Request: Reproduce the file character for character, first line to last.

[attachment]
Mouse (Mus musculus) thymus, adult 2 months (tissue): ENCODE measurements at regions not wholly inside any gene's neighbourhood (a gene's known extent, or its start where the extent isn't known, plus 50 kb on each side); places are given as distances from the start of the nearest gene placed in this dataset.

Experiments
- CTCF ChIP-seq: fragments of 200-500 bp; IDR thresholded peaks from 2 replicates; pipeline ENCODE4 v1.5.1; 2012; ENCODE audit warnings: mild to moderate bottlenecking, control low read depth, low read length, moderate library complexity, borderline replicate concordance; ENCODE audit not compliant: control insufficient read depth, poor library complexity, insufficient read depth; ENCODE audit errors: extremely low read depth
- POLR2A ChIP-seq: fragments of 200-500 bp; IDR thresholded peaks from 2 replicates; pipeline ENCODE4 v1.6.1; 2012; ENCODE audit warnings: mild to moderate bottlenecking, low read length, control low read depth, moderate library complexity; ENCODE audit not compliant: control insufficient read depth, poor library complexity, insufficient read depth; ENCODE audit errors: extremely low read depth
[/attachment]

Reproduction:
Mouse (Mus musculus) thymus, adult 2 months (tissue): ENCODE measurements at regions not wholly inside any gene's neighbourhood (a gene's known extent, or its start where the extent isn't known, plus 50 kb on each side); places are given as distances from the start of the nearest gene placed in this dataset.

Experiments
- CTCF ChIP-seq: fragments of 200-500 bp; IDR thresholded peaks from 2 replicates; pipeline ENCODE4 v1.5.1; 2012; ENCODE audit warnings: mild to moderate bottlenecking, control low read depth, low read length, moderate library complexity, borderline replicate concordance; ENCODE audit not compliant: control insufficient read depth, poor library complexity, insufficient read depth; ENCODE audit errors: extremely low read depth
- POLR2A ChIP-seq: fragments of 200-500 bp; IDR thresholded peaks from 2 replicates; pipeline ENCODE4 v1.6.1; 2012; ENCODE audit warnings: mild to moderate bottlenecking, low read length, control low read depth, moderate library complexity; ENCODE audit not compliant: control insufficient read depth, poor library complexity, insufficient read depth; ENCODE audit errors: extremely low read depth